Covid-19 Outbreak Yet to Peak in Pakistan, Qureshi

Foreign Minister Shah Mehmood Qureshi on Monday alerted the National Assembly that Covid-19 is yet to touch its peak in Pakistan as the Lower House met after a gap of almost two months owing to the current pandemic situation in the country.

Addressing a session of the assembly, which was convened on the demand of the opposition parties, Qureshi said: “Our death and infection rate is 2.17 per cent. Across the world, this percentage is about 6.8 per cent. So we have been largely spared from the larger consequences of this pandemic.”

Reiterating the assertion made by the government and seconded by the World Health Organisation (WHO) that Pakistan has scaled-up its testing capacity, Qureshi said that the country was “ahead of its South Asian counterparts” in terms of handling the pandemic.

He observed that despite being a developing country with an unenviable healthcare system, Pakistan had held up better than most developed countries. The foreign minister added that when comparing with other countries, it was important to consider data.

“There is no doubt that this is an unprecedented challenge,” he said, adding that “different experiments” are being held to curb the spread of Covid-19 until a vaccine is developed.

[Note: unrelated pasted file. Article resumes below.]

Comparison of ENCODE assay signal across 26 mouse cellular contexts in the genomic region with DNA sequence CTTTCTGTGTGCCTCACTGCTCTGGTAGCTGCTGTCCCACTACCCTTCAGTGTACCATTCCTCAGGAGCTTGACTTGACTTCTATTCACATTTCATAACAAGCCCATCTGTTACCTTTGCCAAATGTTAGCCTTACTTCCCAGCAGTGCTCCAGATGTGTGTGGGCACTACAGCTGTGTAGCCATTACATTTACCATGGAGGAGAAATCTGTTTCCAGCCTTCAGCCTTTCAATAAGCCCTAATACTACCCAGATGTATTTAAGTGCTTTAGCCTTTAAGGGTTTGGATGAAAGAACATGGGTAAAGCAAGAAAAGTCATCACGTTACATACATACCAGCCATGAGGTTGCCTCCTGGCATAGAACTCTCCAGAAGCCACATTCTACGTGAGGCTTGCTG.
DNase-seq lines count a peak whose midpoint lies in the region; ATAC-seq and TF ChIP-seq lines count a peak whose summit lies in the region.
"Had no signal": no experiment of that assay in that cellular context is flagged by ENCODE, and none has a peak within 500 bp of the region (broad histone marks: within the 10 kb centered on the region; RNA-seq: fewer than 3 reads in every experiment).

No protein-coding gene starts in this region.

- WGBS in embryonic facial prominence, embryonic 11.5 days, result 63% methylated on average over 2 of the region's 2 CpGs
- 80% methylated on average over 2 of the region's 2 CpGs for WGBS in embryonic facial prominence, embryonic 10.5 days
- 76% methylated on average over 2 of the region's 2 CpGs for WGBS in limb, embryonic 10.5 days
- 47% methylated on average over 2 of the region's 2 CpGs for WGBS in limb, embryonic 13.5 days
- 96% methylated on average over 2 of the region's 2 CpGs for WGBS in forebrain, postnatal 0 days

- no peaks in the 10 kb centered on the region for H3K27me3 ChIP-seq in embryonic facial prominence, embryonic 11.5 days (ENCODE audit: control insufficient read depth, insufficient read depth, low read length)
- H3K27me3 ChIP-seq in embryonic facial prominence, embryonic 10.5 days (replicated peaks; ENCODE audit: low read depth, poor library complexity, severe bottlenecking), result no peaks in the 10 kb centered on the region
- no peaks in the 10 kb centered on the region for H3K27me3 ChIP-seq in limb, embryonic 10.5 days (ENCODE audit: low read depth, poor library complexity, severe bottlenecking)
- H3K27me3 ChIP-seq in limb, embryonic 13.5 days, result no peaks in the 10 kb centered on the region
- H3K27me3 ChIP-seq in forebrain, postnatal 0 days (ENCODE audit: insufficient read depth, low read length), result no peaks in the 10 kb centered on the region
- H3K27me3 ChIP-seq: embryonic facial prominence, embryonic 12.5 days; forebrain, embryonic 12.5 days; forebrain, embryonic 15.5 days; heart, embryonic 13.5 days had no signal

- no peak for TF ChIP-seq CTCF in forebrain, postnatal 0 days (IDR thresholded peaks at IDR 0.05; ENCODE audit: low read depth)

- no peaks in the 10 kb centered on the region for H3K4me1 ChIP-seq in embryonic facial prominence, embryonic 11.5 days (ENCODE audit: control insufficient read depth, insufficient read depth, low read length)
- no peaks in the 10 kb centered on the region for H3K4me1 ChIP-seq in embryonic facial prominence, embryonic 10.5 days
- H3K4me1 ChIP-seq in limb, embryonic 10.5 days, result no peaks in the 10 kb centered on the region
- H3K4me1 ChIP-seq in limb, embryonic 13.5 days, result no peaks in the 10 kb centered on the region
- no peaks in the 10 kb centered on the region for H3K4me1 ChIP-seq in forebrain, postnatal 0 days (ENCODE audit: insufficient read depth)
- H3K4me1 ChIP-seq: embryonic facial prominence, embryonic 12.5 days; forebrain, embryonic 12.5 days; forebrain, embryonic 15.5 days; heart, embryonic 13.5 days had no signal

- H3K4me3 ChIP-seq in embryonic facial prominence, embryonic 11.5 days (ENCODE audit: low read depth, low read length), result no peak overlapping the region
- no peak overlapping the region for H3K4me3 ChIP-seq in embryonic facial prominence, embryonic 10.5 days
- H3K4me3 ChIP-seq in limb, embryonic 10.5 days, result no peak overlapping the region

Addressing the session, Qureshi regretted that Iran “pushed 4,000 to 5,000 Pakistanis” in Balochistan despite Islamabad’s request to wait until a quarantine facility was developed at the otherwise deserted Taftan border crossing.

“They are Pakistanis, we could not disown them, we had to own them,” he said, adding: “I laud the Balochistan government who did their best [to provide facilities] despite scarce resources.”

The minister took a strong exception to the allegations made by the Indian Health Ministry, which blamed the Covid-19 outbreak on the members of the Tablighi Jamaat and used the opportunity to fuel anti-Muslim sentiment prevailing in the country.

Coronavirus did not discriminate on the basis of colour and religion, the foreign minister said. “When I see the comments made by Indian Prime Minister Narendra Modi and people from his party, it pains me. Muslims are being called ‘super spreaders’.”

The foreign minister lamented the fact that “hate speech” and “hate-mongering” were taking place in India during this time of crisis.

Qureshi noticed that the government had honoured the opposition’s request to summon a special session with a one-point agenda. He assured opposition parties that all of their arguments regarding the country’s handling of the outbreak will be heard during today’s session.

“We were advised not to hold a session, but we want to debate and we want the Parliament’s input,” he recalled.

“The time for playing the blame game is over. It is now time to sit down together and play a part in saving the nation.

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